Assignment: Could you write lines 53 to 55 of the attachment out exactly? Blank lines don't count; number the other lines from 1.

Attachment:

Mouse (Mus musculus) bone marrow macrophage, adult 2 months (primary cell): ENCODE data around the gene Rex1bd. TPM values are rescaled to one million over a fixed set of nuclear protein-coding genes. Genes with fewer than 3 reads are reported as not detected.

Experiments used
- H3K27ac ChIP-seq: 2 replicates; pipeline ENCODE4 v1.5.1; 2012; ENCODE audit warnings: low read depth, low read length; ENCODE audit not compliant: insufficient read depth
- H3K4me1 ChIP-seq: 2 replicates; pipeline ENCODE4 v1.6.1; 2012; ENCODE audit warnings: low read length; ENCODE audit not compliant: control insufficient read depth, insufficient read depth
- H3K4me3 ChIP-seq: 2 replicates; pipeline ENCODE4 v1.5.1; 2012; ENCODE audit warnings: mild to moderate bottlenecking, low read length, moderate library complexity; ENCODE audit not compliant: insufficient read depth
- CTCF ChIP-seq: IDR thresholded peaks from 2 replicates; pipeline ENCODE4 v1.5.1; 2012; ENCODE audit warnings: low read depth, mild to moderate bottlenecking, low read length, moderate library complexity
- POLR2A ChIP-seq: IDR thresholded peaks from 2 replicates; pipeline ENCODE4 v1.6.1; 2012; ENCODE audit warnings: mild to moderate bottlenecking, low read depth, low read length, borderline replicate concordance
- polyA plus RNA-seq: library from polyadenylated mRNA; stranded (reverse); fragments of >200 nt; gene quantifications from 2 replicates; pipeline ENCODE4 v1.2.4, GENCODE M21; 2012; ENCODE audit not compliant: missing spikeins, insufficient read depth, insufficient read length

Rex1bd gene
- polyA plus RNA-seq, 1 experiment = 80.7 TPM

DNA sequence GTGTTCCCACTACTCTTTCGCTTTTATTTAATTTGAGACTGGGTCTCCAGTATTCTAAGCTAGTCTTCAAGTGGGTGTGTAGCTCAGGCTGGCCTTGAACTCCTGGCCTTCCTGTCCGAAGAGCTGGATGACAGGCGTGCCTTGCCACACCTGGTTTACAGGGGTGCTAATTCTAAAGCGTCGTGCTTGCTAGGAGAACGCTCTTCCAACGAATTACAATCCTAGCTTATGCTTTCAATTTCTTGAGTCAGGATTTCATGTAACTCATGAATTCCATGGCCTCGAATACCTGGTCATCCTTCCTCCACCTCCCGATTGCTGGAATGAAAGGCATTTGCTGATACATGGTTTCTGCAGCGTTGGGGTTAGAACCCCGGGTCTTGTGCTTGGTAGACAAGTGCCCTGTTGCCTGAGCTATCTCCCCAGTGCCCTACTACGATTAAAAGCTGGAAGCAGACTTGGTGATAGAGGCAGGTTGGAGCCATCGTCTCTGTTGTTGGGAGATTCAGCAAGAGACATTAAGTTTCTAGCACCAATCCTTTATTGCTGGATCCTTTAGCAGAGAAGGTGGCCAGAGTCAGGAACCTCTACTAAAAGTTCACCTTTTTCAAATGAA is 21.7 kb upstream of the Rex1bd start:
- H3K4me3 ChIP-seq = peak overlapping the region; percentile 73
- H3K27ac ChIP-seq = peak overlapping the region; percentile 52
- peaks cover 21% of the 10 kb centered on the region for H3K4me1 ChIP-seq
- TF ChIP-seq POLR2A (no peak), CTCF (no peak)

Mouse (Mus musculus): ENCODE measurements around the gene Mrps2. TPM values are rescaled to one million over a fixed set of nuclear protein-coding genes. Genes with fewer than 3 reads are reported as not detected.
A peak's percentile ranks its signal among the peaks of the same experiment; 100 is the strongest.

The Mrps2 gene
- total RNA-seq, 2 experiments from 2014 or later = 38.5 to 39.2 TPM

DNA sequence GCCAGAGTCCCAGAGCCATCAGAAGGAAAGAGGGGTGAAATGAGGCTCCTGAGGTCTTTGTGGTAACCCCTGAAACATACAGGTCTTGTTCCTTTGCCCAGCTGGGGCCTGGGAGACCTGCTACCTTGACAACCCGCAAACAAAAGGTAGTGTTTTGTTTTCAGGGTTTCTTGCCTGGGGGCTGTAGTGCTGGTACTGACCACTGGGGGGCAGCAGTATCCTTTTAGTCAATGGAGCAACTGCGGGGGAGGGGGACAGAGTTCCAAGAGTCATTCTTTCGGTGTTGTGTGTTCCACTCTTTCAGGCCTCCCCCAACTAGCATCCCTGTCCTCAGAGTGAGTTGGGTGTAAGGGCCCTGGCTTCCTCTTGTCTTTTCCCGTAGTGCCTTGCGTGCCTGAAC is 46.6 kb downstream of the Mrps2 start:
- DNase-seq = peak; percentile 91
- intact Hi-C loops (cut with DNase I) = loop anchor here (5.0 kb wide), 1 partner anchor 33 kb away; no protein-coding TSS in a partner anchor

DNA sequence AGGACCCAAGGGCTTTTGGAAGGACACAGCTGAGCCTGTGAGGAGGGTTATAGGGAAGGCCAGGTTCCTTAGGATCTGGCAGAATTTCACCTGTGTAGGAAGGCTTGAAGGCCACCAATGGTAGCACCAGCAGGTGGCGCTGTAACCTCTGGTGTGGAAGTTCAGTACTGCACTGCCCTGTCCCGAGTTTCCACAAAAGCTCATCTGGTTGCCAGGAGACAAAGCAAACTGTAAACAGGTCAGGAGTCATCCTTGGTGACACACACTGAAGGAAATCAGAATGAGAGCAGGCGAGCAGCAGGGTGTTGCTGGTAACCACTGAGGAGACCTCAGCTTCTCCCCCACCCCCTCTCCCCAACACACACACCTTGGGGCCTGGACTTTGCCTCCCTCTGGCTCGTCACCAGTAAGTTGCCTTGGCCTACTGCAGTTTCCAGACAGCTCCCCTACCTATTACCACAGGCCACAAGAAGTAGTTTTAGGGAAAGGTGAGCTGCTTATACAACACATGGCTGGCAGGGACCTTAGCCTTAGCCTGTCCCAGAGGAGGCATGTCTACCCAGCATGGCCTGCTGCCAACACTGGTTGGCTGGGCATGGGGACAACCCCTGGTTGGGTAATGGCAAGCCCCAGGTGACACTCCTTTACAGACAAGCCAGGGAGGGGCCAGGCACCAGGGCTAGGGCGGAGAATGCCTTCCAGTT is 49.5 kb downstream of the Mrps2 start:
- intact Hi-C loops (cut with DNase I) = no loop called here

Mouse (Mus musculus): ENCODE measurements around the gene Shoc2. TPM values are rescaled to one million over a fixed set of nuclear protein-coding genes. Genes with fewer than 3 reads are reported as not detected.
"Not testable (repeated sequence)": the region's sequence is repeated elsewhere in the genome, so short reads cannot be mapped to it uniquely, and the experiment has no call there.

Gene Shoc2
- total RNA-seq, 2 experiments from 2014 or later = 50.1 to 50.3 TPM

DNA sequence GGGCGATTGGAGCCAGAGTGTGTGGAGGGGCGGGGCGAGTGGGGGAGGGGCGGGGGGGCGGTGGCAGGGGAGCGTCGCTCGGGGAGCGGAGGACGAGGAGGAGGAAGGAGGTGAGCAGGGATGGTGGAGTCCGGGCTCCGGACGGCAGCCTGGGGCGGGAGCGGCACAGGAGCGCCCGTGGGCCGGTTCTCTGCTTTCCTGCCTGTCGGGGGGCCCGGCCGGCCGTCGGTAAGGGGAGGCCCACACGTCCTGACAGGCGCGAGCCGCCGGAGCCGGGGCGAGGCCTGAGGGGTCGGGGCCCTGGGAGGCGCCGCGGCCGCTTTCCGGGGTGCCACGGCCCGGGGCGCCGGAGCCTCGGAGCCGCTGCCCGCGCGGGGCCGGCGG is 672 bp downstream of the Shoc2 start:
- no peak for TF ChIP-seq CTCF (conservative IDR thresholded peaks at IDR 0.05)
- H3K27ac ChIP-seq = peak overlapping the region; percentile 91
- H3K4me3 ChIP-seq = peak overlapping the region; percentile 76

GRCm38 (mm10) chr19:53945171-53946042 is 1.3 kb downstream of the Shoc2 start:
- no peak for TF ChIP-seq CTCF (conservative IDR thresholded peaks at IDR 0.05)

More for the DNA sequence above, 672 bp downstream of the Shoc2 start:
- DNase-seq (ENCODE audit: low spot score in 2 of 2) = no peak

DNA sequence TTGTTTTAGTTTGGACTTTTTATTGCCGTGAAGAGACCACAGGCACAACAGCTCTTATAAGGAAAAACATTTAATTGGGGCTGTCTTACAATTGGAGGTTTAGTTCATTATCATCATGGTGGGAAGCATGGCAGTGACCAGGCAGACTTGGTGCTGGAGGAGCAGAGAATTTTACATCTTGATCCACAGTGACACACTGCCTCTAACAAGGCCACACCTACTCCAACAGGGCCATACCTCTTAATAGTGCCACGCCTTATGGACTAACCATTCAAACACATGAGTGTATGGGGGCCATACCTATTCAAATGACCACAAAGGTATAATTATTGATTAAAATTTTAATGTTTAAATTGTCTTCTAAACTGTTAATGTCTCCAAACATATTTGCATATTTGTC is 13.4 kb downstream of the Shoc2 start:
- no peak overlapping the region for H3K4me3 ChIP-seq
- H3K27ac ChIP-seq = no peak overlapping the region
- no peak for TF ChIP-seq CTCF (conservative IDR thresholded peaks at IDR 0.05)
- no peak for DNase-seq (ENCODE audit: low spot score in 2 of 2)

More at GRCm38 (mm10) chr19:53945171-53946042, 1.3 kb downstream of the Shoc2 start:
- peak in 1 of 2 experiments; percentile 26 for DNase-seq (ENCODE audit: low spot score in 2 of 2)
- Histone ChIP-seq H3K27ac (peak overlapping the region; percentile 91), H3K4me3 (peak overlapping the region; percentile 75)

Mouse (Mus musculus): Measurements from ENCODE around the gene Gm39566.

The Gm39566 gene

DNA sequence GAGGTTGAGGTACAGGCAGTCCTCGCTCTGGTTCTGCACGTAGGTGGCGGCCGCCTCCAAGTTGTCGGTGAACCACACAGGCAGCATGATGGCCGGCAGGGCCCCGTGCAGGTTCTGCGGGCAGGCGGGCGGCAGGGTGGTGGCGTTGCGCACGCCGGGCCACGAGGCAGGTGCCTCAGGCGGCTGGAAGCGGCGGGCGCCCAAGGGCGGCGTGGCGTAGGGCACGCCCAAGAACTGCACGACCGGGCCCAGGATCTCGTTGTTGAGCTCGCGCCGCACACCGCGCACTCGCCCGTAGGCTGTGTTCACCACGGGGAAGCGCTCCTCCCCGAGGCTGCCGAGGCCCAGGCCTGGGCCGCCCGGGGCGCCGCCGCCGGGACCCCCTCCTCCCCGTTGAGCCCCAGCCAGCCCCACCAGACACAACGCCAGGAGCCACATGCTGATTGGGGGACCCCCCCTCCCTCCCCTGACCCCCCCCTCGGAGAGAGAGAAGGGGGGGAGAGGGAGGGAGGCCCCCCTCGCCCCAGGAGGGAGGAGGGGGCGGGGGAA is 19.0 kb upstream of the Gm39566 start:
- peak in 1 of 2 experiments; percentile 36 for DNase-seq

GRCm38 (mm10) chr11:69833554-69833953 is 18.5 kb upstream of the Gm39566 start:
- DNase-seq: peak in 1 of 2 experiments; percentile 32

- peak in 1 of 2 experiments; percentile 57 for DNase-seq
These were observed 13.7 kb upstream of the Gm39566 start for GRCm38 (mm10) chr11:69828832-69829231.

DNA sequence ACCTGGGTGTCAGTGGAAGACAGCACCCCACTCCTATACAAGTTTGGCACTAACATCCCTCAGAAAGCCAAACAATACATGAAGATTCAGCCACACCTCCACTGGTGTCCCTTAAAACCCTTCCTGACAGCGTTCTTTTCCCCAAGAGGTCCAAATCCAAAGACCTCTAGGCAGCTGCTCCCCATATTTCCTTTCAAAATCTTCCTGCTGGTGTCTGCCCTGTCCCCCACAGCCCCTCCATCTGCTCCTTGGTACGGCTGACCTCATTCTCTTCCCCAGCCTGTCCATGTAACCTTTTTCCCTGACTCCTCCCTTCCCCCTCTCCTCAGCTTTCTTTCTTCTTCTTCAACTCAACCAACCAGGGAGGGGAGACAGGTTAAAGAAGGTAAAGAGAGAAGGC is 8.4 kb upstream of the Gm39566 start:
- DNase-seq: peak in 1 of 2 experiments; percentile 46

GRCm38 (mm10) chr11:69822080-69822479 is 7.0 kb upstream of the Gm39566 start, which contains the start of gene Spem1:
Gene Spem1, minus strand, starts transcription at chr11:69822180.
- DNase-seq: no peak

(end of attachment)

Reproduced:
DNA sequence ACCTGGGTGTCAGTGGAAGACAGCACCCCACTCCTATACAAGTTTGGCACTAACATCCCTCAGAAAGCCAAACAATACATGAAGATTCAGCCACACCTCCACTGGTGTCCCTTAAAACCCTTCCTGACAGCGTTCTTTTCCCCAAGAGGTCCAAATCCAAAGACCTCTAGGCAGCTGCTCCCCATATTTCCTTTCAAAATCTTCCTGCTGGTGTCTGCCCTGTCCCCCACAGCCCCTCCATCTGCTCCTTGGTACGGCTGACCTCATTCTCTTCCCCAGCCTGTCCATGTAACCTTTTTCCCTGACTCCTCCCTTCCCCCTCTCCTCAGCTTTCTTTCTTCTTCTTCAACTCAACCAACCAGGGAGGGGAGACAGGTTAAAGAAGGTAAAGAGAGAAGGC is 8.4 kb upstream of the Gm39566 start:
- DNase-seq: peak in 1 of 2 experiments; percentile 46

GRCm38 (mm10) chr11:69822080-69822479 is 7.0 kb upstream of the Gm39566 start, which contains the start of gene Spem1: